South Korea’s Next President Might Create Parity for Crypto and Stock Market Traders
South Korean media expect the nation’s President-Elect to up the crypto tax limit to impose uniformity with stock market traders – and venture into the unknown with pro-crypto policies. However, this is likely to result in more regulation rather than a laissez-faire approach.
As reported, the main opposition candidate and former Prosecutor-General Yoon Suk-yeol won power earlier this week in a closely contested general election, beating his closest rival by less than a percentage point. Both candidates had made a range of pro-crypto manifesto pledges in a bid to win the votes of younger citizens.
But the big question for most crypto traders is – when Yoon takes power in May – will he deliver on these promises?
Little is known about Yoon as a political figure. As a career prosecutor, he only announced his plans to become a politician less than a year ago and has never previously stood for any other political office.
But South Korean media outlets, such as Yonhap and News1, as well as Money Today and Hanguk Kyungjae, examined the President-Elect’s comments and manifestos on crypto, and featured quotes from industry insiders who attempted to peek into the future of crypto under the soon-to-be President.
The outlets agreed that arguably the most eye-catching of all his crypto pledges was the promise to create parity between thresholds for crypto tax payment with KOSPI stock traders.
The current Moon Jae-in administration had created a law stating that all crypto-related earnings or trading profits above USD 2,100 per year would be subject to a 20% capital gains tax levy. But Yoon promised to raise that threshold to almost USD 41,000 per year (the current limit for KOSPI traders) when the new law comes into force.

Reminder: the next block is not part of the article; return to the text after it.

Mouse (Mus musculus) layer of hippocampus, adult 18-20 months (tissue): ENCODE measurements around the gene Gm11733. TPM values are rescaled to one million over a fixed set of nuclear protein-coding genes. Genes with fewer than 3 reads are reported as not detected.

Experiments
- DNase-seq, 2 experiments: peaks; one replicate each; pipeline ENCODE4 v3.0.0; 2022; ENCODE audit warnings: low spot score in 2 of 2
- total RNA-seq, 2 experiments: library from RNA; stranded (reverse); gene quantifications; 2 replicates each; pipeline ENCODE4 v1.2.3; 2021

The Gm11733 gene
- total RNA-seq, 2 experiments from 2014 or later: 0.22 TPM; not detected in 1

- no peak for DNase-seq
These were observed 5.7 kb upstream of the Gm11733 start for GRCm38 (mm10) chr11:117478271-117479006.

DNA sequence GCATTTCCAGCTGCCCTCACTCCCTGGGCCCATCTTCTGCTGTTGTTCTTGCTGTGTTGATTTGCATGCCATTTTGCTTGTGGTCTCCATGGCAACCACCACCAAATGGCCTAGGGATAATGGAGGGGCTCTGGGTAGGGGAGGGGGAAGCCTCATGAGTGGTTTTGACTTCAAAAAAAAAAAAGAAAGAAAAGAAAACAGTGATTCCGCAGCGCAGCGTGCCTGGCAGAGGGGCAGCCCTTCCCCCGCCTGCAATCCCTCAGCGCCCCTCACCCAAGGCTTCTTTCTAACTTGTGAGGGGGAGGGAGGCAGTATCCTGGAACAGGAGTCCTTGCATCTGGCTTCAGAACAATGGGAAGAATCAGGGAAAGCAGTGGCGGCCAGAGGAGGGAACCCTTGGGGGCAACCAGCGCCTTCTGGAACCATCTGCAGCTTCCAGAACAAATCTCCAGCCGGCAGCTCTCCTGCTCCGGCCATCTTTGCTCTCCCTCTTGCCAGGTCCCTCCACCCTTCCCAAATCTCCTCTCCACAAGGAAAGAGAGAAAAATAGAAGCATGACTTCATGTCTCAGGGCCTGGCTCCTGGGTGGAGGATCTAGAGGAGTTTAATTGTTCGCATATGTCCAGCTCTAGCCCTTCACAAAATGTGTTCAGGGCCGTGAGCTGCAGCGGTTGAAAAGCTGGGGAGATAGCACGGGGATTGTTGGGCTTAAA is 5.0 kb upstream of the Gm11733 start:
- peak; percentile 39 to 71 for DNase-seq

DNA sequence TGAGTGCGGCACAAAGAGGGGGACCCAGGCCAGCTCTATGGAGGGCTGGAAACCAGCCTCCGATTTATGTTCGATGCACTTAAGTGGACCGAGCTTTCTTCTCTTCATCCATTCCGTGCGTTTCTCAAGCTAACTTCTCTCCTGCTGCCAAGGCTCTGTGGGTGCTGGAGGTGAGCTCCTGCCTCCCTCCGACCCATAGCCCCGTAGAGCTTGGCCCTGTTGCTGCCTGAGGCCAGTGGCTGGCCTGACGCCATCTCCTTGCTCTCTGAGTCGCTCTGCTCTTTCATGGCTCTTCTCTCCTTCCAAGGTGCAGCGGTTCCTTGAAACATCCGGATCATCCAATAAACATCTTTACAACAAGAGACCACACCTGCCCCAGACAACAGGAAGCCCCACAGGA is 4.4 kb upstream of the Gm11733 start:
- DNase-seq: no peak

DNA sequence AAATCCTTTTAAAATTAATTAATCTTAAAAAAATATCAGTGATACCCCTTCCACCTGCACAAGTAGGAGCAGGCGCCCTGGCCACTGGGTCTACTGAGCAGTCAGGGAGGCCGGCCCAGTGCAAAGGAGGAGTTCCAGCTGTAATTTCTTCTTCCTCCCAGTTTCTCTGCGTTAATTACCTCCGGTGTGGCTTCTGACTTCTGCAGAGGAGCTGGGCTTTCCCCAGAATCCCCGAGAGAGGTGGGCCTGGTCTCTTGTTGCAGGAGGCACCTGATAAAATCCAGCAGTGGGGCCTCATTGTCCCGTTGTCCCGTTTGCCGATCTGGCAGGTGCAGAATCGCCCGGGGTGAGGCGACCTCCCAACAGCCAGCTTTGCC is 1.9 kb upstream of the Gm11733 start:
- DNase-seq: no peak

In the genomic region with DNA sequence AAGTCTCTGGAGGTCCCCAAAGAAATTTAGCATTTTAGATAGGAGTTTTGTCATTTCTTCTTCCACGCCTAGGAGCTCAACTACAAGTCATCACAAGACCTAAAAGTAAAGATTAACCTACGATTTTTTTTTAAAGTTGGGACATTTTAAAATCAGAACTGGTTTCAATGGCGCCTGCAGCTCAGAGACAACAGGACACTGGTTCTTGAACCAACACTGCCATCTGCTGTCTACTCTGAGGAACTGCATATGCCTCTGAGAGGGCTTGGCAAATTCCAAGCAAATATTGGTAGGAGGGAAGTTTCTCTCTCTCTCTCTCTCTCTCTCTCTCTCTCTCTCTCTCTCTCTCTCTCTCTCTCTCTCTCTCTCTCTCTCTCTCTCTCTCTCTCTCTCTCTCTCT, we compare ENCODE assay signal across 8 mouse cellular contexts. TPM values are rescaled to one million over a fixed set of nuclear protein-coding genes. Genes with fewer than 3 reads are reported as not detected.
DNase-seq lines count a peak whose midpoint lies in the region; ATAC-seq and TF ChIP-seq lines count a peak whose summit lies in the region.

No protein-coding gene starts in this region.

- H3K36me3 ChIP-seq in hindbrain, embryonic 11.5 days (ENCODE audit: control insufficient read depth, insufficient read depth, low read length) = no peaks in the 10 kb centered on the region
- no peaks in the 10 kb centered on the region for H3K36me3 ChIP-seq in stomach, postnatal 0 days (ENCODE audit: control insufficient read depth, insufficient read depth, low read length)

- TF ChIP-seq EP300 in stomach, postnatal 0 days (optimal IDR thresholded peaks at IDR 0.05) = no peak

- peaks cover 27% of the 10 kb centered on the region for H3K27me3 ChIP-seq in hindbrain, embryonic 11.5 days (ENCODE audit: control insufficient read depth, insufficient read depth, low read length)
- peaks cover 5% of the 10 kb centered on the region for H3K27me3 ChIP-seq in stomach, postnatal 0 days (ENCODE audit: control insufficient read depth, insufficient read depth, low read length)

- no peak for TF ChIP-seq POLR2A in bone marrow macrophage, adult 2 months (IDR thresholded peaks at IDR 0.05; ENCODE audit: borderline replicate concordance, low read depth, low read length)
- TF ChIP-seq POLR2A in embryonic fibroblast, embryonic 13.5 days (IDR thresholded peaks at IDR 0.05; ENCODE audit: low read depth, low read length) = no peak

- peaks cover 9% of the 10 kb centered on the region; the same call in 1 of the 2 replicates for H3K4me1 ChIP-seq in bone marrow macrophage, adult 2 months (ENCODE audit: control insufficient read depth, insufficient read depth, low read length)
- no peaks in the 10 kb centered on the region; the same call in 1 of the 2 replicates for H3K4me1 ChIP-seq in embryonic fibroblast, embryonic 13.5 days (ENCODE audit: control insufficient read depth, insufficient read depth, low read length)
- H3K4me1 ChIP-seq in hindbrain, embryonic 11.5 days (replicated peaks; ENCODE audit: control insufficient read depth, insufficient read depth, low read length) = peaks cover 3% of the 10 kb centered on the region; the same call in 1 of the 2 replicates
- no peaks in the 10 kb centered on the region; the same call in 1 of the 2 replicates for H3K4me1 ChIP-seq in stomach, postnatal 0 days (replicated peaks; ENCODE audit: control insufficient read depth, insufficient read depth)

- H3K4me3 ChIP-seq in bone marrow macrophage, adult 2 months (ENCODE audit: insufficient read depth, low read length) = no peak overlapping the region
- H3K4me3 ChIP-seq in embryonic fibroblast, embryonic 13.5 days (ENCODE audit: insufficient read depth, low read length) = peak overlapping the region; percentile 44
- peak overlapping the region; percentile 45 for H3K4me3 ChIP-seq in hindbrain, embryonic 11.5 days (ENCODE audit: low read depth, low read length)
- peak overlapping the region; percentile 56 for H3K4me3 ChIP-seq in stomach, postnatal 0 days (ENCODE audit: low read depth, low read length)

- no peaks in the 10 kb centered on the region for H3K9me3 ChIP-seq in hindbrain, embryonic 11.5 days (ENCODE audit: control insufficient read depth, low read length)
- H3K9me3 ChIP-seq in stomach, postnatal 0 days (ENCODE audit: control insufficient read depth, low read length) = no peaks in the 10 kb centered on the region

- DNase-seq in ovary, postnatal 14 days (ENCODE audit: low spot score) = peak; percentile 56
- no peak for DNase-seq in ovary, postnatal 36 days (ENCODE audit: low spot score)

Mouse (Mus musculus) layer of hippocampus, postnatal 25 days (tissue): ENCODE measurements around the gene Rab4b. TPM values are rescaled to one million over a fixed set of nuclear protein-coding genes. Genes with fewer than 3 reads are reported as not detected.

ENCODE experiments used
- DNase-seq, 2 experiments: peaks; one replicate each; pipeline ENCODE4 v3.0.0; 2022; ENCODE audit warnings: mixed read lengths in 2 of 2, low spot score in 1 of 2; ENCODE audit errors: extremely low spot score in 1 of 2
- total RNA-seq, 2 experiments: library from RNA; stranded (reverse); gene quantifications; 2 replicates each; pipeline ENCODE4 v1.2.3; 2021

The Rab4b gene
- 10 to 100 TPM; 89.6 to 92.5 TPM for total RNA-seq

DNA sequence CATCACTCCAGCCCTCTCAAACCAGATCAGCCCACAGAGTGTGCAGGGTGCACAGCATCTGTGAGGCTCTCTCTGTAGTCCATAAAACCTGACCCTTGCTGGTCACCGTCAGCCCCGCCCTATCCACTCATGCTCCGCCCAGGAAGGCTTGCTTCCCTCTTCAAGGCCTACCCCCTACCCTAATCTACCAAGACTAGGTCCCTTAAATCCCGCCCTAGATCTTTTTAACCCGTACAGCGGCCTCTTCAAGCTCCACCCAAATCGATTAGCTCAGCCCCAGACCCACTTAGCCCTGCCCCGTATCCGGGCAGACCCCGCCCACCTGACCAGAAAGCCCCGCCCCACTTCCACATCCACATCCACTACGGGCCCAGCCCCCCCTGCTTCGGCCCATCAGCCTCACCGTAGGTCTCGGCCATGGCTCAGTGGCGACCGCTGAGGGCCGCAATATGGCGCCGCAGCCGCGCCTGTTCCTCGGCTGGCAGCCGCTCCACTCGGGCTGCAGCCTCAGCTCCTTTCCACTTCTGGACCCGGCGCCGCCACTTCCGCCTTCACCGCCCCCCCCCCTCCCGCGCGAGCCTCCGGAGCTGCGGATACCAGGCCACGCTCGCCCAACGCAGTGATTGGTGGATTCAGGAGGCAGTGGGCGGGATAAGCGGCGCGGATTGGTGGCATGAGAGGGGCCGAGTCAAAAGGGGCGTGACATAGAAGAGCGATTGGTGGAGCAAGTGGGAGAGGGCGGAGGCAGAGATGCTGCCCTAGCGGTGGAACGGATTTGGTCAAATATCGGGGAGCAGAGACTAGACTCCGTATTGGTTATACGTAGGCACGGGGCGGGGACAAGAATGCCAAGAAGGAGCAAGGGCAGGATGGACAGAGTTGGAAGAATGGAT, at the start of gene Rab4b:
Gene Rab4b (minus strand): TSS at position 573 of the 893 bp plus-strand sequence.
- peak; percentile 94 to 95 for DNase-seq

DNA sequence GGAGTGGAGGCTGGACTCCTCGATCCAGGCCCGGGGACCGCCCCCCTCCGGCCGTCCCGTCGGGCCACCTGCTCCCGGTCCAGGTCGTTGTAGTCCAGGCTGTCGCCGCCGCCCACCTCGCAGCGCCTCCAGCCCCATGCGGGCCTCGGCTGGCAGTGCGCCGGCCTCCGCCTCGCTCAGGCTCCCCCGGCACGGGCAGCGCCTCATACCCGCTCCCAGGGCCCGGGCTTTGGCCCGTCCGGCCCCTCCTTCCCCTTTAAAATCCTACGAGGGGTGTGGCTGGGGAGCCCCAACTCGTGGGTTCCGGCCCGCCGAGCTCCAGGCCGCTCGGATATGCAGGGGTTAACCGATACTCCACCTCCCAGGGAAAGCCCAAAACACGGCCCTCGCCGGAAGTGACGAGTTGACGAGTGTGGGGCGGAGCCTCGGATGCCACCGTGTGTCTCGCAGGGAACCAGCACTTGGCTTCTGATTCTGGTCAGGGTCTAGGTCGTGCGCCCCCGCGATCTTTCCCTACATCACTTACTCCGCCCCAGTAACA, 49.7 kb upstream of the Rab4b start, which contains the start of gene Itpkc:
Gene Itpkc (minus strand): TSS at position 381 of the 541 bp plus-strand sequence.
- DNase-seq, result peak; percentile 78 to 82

The media outlets claimed that legal experts had opined that it would be “difficult to create laws and solve taxation issues in a short period of time,” and had already urged Yoon to reduce potential friction “as much as possible” via “communication with the [crypto] industry.”
Among Yoon’s other big promises were pledges to “review” and potentially do away with a blanket ban on token issuances on South Korean soil that has been in place since 2017. He has spoken in positive terms, too, about NFT adoption.
Oh Gap-su, the President of the Korea Blockchain Association industry pressure group, was quoted as saying:
“I expect that President-Elect Yoon will faithfully fulfill the promises he made to the people about blockchain and cryptoassets.”
Yoon has also promised to create a forward-looking “digital asset” act that will focus on bolstering “investor protection” and doing away with market manipulation, as well as ensuring that crypto operators are fully covered by insurance providers to protect against the dangers of “hacking and errors.”
He added that the plan would lay the framework for the creation of specialized financial institutions that “link digital asset trading accounts and banks.”
Industry insiders opined that companies who wish to make investments in cryptoassets should be allowed to do so, and that “policy support for academic research” should also be promoted.
However, blockchain industry insiders were quoted as stating that with precious little in the way of overseas precedent, Yoon would be venturing into uncharted waters with his policies.
One unnamed source was quoted as opining:
“There are very still few cases that can be referenced internationally, so I hope that [President-Elect Yoon] will actively communicate with the industry during the legislative process.”
Yoon was quoted as having said, in the lead-up to the election that “in preparation for the emergence of [...] digital assets,” his government would “support technological development” and “preemptively prepare an institutional foundation.”
He also visited leading crypto exchanges as part of his campaign and talked of “creating an environment where cryptoasset investors can invest with confidence.”
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